While it may have become the norm for people in Hong Kong to step over broken glass, latte in hand, to get to work, businesses will not relocate from the city on account of the protests alone.
For such a move to take place, there must be other push factors, say most of the 120 businesses polled by the American Chamber of Commerce in Singapore and market research company Ipsos.
At the same time, the survey revealed that the ongoing protests have tarnished Hong Kong's reputation and will likely influence decisions on future investment there.
For now, businesses are watching how the situation unfolds.
"If I were a CEO of a corporate, I won't say this is the time to move because of the protests. But if people, the place, or equipment or infrastructure you need to run the business... are significantly impacted negatively, then that would be the premise to relocate. But it will be done gradually," said Ms Allison Cheung, partner of corporate tax advisory services for PwC Singapore.
Ms Cheung and two other business representatives were speaking yesterday about the survey, carried out last month, on how the protests have affected business sentiments of member companies and their longer-term strategies.
The poll found that 22 per cent of firms with operations in Hong Kong were considering moving capital out and 5 per cent had plans to do so. Only 1 per cent planned to move business functions, but 23 per cent were considering that option. When asked where the primary destination would be, more than 90 per cent picked Singapore.
But it is premature for such decisions to be made, said Mr Damien Ryan, Teneo's CEO, Asia-Pacific.
"The capital markets of Hong Kong are among the largest in the world and significantly deeper than Singapore or other markets in the region... Plus, there are professional services firms, 70 international law firms based in Hong Kong and geared to service Chinese companies under common law. That is hard to dislodge.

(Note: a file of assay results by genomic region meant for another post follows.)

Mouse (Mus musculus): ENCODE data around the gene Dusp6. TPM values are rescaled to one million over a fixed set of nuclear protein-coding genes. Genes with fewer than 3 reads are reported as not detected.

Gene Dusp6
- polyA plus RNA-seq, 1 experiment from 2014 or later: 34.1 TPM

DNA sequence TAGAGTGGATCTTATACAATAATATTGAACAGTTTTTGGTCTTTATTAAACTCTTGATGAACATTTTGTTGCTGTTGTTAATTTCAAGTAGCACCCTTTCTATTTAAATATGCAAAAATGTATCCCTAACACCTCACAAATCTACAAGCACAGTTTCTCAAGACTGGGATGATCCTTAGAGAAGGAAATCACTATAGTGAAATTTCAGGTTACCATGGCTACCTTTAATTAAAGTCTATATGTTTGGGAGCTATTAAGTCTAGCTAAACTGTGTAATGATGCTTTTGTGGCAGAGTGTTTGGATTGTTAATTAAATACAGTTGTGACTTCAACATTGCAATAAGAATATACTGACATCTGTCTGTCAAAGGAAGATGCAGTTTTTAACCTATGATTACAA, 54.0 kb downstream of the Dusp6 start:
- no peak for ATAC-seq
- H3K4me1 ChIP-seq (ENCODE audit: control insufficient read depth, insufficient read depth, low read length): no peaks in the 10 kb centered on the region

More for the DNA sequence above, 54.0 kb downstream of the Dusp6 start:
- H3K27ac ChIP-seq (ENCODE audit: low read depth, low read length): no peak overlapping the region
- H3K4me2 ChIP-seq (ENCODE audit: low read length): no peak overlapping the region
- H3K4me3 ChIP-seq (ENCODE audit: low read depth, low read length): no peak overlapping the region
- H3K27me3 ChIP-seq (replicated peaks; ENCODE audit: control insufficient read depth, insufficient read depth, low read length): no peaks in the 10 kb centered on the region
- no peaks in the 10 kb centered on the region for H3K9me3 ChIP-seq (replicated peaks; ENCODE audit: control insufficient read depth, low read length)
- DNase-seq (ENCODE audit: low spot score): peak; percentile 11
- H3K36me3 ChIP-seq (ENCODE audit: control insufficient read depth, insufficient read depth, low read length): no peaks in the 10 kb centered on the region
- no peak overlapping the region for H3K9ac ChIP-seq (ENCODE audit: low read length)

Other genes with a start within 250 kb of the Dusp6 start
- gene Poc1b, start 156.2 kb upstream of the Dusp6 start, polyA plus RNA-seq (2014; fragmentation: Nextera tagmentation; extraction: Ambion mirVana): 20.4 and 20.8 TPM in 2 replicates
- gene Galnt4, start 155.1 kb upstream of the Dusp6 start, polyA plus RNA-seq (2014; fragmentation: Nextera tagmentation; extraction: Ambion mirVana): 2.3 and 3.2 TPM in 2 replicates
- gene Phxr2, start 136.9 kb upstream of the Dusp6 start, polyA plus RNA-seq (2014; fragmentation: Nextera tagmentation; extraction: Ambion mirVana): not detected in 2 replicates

"Further, there is no issue on safety at the moment. The hot spots for protests are confined to the weekends and selective suburbs in Hong Kong," he added.
But Mr Ryan warned of potential flash points in the coming months, including China's national day on Oct 1, a policy address to be given by Hong Kong Chief Executive Carrie Lam in the second week of October, district council elections in November and the school holidays in December.
While it has become harder for businesses to plan long term, many are already deploying technology to cope, Ms Cheung pointed out.
"If operations are being significantly impacted, they have to find out which critical operations are affected, what are the vulnerabilities and what are the decisions to mitigate and preserve a strong brand image," she said.
Safety is always the biggest issue, Ms Anupama Puranik of executive search firm Russell Reynolds Associates said. "I don't think the trigger will be pulled in the next six months. But if things worsen, they may have to make a decision on what to do."
The biggest potential trigger is the "erosion of confidence" over the formula that guarantees freedoms to Hong Kong not enjoyed in China, Mr Ryan said.
"If there's greater evidence that this no longer exists, that would be consideration for businesses on whether to relocate."